Gorky thus asserted that there was a class struggle under way between the proletariat and the peasantry and had been since 1917, but that nevertheless the proletariat, instead of struggling, persisted in melting into its adversary. Obviously the real opponents of the peasantry were the Communists, not the proletariat, who were (as Lenin said) discontented with their urban situation--in fact, sufficiently so (as Gorky said' to return to the villages from which many of them originally came.

Lenin had long realized that the peasantry as a whole did not thirst for socialism, but he had counted on the ''poor peasantry'' to come to the Communists' aid. In 1918 he had tried to use them in the Committees of Poor Peasants, but the device had been a resounding failure. In November 1918 the Committees had been abandoned, and the decision was taken to work temporarily with the ''middle peasants'' instead.

At that moment Lenin had scarcely finished saying,

''Things have turned out just as we said they would. . . .First, with the 'whole, of the peasantry against the monarchy, against the landlords, against the medieval regime (and to that extent the revolution remains bourgeois, bourgeois-democratic). Then, with the poorest peasants, with the semi-proletarians, with all the exploited, against capitalism, including the rural rich, the kulaks, the profiteers, and to that extent the revolution becomes a socialist one.''

As he soon learned, those assertions were premature, to say the least. But they were no empty words; they represented Lenin's basic solution to the dilemma posed by the attempt of the Communists to take power in an agricultural country. If ''poor peasants'' could not be found to perform their allotted tasks at the proper time, they must be found later. The stubborn refusal of the Russian peasantry to ''split.' and conduct its own civil war was a great blow to Lenin. However, he was prepared to wait for it, as he awaited the revolution in the West.

For the moment, in any event, the ''poor peasants'' remained a mirage. Instead of a spit in the peasantry between rich and poor, there had occurred '.a striking equalization of the size of the unit of production. . .the small-holding worked by the labor of the peasant and his family. . already typical in 1917, had become by 1920 the predominant unit in Russian agriculture.'. Therefore the Communists had to compromise with the ''middle peasants''--that is, the overwhelming majority of the Russian people. In March 1919 Lenin defended such tactics by declaring that the middle peasantry ..does not belong to the exploiters, since it does not draw profits from the labor of others,'' but it was not exploited either, since it was self-employed. Lenin never came closer to an admission that a Marxian class analysis simply did not apply to the country where he had sought to lead the world's first Marxist revolution.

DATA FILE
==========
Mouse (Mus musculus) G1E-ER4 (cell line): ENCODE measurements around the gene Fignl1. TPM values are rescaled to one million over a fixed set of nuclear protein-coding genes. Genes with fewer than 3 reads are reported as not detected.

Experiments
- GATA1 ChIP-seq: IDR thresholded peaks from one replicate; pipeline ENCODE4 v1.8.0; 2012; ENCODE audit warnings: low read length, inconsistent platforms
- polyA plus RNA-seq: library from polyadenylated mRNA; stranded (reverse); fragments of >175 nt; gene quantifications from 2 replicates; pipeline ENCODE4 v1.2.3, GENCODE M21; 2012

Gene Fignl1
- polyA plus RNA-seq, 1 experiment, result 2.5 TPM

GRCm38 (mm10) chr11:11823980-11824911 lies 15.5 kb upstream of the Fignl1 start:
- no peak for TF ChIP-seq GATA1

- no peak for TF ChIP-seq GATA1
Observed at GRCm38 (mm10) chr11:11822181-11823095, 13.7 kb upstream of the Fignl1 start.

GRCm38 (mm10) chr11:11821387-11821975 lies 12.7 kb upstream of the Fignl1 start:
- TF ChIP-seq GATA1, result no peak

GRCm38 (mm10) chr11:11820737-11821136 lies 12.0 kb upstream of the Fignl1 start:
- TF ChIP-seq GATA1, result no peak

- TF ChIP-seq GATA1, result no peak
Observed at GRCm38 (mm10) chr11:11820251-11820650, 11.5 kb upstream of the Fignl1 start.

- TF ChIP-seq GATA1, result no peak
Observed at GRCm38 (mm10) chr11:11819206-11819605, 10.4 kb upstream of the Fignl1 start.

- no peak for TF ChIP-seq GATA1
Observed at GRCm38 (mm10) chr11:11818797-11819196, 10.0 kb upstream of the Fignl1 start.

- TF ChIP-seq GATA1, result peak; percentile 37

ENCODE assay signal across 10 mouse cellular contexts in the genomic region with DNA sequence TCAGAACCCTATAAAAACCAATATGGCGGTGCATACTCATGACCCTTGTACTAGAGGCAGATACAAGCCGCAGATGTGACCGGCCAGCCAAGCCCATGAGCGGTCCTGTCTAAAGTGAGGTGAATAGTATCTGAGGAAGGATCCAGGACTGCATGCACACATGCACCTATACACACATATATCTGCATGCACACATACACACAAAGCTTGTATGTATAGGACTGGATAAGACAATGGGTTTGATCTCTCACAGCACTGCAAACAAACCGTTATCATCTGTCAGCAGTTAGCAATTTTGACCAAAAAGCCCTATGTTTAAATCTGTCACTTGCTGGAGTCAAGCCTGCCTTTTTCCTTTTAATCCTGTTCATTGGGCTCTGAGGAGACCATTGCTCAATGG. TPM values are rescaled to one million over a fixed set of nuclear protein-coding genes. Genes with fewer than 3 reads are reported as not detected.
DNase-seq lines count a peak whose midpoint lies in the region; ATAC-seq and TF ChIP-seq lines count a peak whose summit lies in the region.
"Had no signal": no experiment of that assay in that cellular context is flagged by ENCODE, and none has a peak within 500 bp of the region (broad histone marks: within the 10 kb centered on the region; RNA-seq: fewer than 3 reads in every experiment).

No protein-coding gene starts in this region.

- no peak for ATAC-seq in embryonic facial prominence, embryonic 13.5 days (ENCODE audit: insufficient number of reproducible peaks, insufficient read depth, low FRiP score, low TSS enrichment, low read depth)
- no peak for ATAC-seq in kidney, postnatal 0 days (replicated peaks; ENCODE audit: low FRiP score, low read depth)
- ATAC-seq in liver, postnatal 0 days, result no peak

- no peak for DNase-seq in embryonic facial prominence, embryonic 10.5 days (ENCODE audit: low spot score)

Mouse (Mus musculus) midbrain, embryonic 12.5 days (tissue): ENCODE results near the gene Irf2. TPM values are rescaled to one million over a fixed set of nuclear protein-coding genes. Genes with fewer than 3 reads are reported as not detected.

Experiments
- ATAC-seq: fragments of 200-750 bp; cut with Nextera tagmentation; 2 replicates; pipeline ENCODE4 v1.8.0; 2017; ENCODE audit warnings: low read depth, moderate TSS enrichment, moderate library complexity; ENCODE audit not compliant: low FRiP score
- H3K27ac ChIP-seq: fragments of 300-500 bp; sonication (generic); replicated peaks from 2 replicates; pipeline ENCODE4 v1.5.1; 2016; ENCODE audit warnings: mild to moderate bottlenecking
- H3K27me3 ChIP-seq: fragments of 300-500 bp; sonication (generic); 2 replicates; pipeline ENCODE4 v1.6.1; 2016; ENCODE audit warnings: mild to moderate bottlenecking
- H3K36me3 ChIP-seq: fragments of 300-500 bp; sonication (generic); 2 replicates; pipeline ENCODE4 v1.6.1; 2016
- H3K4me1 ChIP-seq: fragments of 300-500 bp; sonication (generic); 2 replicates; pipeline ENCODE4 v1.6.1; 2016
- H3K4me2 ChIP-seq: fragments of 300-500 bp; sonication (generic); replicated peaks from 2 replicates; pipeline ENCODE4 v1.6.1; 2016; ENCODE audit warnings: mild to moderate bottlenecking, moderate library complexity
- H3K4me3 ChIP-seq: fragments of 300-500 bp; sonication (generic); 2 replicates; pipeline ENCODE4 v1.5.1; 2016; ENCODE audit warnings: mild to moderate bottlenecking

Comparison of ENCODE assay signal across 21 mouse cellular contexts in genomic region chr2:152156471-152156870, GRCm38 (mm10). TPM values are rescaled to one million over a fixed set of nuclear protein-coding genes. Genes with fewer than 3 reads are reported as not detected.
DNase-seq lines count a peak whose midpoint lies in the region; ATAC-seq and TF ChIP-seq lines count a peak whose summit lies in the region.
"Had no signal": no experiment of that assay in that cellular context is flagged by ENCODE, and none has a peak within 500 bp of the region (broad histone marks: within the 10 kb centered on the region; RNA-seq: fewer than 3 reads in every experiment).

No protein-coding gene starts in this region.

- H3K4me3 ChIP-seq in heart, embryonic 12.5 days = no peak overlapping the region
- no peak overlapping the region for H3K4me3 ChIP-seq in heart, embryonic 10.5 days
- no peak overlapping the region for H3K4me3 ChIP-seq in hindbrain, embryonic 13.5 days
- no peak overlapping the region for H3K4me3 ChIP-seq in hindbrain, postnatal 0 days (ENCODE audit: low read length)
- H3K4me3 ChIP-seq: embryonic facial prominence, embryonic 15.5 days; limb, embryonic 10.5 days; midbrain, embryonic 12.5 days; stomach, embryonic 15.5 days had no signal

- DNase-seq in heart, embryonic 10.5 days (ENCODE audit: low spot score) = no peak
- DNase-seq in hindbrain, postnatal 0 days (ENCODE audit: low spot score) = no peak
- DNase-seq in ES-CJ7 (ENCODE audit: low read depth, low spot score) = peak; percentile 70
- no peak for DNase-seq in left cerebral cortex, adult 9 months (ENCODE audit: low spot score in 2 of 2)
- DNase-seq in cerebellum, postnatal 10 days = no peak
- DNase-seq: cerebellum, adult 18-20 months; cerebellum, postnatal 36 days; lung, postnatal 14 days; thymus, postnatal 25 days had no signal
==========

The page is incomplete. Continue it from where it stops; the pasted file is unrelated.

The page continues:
In fact Lenin did not ''compromise with the middle peasant'' in 1919; his talk of doing so was translated into action only in 1921 when he inaugurated the NEP. By that time he had largely ceased to talk about the ''middle peasant'. and simply referred to ''the peasantry.'. NEP, like Brest-Litovsk, was an admission of defeat; however, neither was intended as a surrender, but rather as a tactical maneuver to be pursued only until the inevitable change of conditions which would make victory possible. NEP was like Brest-Litovsk in another respect: the end of the compromise was not that foreseen by Lenin. What enabled him to tear up the treaty was not a Communist revolution in Germany, but Allied victory.

What enabled Stalin (Lenin had died in the meantime) to abandon NEP was not a split of the peasantry into rich and poor--to which sanction for a capitalist development in the villages was supposed to lead--but the accumulation of sufficient power in the Communist state to do the job which the .'poor peasants'' were supposed to do, namely, liquidate the kulaks and establish collective farms.

In 1921 the economy of Russia lay in ruins. seven years of war and civil war had produced catastrophe. Industrial production stood at thirteen per cent of prewar volume; the grain harvest had fallen from 74 million tons in 1916 to 30 million tons in 1919 and continued to decline still further. Inflation was rampant, and although the Communists hated and feared it, they saw no alternative but to contribute to it by printing paper money. The immediate economic measures taken to meet the crisis could not be directly financial. nor could they involve any plans for extensive change in the structure of the economy. They aimed merely to persuade people to work and produce more, in the city or in the village, so that some kind of regular trade could be resumed, the urban masses fed, and the villages supplied with the goods for which they would willingly exchange their grain.